Tempe Festival of the Arts takes over downtown - East Valley Tribune: Get Out

Tempe Festival of the Arts takes over downtown

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Posted: Wednesday, December 1, 2010 12:45 am | Updated: 1:44 am, Mon Dec 13, 2010.

If you're in the market for uncommon holiday gifts, the 400-plus artisan booths at the Tempe Festival of the Arts are a good place to start.

The popular outdoor festival, which will attract nearly 225,000 visitors Friday through Sunday to downtown Tempe to browse arts and crafts, listen to live music, and watch performances by jugglers, stilt walkers, caricature artists and magicians, is one of Arizona's biggest art events.

It's also a good place to sample Arizona wines.

Fourteen Grand Canyon State wineries - Alcantera Vineyard (Cottonwood), Bitter Creek Winery (Jerome), Caduceus Cellars (Jerome), Carlson Creek Vineyard (Willcox), Javelina Leap Vineyard & Winery (Cornville), Jerome Winery, Keeling-Schaefer Vineyards (Pearce), Kief-Joshua Vineyards (Elgin), Kokopelli Winery (Chandler), Page Springs Cellars (Cornville), Pillsbury Wine Company (Phoenix), Studio Vino (Tempe), SuVino Winery (Scottsdale) and Wilhelm Family Vineyards (Elgin) - will offer tastings, along with sales by the glass, bottle or case at the Arizona Wine Festival. The festival-within-a-festival is hosted by the Arizona Wine Growers Association and features a wine garden atmosphere, where you can sip homegrown varietals while grooving to music coming from the adjacent jazz stage.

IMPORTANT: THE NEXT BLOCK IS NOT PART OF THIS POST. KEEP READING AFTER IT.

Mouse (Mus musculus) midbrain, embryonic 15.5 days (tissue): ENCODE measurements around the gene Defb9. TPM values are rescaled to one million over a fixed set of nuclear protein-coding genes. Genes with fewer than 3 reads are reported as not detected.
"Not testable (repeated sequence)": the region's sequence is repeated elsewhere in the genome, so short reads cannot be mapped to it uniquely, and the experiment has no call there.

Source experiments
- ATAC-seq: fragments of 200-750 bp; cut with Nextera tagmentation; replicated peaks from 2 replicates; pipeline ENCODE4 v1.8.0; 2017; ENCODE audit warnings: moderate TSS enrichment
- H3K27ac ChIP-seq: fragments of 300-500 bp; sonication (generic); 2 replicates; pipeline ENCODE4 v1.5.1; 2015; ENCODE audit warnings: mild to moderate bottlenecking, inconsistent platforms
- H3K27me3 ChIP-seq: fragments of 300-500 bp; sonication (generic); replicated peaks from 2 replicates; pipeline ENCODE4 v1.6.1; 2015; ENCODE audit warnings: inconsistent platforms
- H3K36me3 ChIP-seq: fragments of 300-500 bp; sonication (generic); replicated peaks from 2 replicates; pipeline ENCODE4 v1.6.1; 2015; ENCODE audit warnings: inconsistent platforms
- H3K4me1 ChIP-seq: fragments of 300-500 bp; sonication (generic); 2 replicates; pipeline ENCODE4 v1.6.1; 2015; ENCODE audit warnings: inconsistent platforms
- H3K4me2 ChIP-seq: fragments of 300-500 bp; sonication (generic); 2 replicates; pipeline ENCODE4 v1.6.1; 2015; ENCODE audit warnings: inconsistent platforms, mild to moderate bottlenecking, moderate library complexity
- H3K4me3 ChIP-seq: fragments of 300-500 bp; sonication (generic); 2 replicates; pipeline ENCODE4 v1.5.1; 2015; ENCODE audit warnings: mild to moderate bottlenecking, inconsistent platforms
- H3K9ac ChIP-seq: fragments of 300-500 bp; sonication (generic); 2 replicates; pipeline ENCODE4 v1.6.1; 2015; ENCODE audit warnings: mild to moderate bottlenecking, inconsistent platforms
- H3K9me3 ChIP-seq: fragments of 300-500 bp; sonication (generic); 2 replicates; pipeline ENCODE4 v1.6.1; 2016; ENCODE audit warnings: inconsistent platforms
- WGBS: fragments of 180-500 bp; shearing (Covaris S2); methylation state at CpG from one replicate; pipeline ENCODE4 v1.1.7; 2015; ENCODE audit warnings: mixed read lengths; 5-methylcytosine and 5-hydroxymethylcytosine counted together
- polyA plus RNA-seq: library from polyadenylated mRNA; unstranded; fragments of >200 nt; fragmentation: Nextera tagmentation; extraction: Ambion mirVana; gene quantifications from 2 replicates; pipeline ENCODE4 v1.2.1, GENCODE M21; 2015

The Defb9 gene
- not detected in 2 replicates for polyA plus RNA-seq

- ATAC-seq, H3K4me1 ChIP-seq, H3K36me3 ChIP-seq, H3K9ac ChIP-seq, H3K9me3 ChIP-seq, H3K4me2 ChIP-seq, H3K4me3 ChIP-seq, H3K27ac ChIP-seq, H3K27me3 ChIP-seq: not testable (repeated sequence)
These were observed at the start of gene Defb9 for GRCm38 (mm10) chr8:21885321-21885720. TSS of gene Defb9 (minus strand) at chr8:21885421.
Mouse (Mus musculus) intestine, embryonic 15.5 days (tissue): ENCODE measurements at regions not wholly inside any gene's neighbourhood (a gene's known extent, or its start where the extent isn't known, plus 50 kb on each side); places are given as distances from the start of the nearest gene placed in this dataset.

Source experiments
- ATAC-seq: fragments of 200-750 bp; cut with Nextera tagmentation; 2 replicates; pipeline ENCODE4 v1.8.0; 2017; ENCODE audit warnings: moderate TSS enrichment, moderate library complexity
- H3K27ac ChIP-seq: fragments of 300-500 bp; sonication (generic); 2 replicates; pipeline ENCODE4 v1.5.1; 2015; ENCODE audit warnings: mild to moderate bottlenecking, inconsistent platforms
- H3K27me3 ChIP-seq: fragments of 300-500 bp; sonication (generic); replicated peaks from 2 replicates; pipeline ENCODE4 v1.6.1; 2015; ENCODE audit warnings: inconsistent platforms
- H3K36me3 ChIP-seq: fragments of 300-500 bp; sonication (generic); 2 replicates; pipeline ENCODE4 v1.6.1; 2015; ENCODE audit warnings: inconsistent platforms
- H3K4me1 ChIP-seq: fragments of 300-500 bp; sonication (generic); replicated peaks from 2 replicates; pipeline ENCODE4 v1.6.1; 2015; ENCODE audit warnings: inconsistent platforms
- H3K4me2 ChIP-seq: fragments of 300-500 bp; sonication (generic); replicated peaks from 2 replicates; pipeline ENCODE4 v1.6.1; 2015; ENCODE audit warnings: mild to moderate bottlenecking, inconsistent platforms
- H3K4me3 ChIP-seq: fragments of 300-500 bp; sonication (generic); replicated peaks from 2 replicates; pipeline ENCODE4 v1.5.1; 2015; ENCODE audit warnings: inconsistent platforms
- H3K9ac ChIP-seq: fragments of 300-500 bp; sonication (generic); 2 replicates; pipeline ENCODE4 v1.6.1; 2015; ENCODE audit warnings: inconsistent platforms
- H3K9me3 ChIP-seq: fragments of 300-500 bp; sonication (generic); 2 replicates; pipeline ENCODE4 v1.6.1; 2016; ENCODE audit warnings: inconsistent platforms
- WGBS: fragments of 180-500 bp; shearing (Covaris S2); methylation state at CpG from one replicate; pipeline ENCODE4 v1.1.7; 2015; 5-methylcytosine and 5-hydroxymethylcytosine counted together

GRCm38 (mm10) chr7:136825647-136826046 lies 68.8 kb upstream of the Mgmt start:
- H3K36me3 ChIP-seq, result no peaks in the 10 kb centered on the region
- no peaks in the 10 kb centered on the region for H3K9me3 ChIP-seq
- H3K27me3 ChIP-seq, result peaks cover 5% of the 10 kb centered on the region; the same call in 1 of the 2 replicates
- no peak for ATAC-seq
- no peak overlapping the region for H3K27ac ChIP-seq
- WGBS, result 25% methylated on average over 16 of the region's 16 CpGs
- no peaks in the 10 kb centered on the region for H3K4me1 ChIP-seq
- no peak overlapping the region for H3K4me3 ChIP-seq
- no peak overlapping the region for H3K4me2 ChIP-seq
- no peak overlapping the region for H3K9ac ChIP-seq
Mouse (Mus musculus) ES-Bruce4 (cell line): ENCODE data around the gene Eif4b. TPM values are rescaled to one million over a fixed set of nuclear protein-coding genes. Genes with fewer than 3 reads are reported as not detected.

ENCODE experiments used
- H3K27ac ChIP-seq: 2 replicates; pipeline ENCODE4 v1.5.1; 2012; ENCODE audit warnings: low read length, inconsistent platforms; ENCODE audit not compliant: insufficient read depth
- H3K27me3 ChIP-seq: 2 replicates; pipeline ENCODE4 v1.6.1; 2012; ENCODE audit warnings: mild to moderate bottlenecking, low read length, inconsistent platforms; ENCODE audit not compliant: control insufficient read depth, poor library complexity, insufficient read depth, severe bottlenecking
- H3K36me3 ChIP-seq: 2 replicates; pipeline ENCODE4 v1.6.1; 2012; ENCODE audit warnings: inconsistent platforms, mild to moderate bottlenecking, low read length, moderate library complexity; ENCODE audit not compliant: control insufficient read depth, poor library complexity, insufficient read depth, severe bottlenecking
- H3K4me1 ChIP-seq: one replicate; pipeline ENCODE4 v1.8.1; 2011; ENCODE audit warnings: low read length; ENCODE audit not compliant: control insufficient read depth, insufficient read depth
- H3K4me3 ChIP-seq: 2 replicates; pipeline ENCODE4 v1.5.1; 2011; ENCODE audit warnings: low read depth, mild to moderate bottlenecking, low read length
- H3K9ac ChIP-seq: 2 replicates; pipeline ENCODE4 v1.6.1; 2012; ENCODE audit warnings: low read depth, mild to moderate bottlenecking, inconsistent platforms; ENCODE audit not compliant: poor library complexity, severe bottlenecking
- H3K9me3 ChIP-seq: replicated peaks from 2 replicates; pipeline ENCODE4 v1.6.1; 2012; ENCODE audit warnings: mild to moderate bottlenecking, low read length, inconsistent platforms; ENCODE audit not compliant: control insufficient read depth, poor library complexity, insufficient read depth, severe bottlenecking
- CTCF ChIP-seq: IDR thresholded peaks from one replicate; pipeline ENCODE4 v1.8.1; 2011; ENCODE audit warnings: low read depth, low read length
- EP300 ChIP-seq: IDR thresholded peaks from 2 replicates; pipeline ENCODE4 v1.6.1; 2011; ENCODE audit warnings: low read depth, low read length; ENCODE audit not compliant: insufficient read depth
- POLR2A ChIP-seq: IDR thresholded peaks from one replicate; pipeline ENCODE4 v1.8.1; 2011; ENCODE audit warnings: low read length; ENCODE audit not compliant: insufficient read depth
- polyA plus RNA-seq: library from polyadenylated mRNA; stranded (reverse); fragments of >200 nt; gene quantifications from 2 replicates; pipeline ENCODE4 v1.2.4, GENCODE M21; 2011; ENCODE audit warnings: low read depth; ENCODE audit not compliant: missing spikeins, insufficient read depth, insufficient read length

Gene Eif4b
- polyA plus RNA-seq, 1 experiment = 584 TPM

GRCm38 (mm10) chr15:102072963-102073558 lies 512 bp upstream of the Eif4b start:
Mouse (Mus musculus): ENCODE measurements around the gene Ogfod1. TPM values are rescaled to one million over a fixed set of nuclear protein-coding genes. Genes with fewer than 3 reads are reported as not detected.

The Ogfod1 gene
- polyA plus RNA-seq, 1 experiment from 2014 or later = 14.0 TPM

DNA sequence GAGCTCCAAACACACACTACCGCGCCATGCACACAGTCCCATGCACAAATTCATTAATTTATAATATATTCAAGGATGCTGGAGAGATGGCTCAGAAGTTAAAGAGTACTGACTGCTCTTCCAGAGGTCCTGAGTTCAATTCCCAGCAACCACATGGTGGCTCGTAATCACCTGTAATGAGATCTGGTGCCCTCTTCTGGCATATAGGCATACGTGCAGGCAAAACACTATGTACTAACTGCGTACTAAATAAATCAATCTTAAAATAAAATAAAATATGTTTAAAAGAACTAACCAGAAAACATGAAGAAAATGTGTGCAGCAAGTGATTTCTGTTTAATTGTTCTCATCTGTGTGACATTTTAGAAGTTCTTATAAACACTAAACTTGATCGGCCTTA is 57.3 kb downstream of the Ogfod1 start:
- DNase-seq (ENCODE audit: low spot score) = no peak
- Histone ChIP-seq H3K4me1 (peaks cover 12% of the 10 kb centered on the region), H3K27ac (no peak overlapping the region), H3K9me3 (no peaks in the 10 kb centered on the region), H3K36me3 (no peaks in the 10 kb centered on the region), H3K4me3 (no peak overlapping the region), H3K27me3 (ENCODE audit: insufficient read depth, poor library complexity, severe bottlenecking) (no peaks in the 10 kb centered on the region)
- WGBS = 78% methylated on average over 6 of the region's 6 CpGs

Last month, the association held its first-ever "Arizona Wine Week," which highlighted the state's burgeoning wine industry. Arizona wines have been served in the White House, and more than 20 wines from eight Arizona wineries have scored a rating of at least 88 from "Wine Spectator."

The wine festival is open 10 a.m. to 5 p.m. Friday through Sunday at the Centerpointe Plaza on Seventh Street just west of Mill Avenue. Admission to the garden is $12 and includes six tastings and a commemorative wine glass.

If you need a little nosh with your vino, no worries: Vendors sell the usual street-fair fare, including fry bread, barbecue, fried noodles, hot dogs, kettle corn, chocolate-dipped fruit and caramel apples. A "Cottage Edibles & Crafts" area, located on Maple Street, features prepackaged foods such as salsa, jams, dips, seasonings, soup mixes and herbs.

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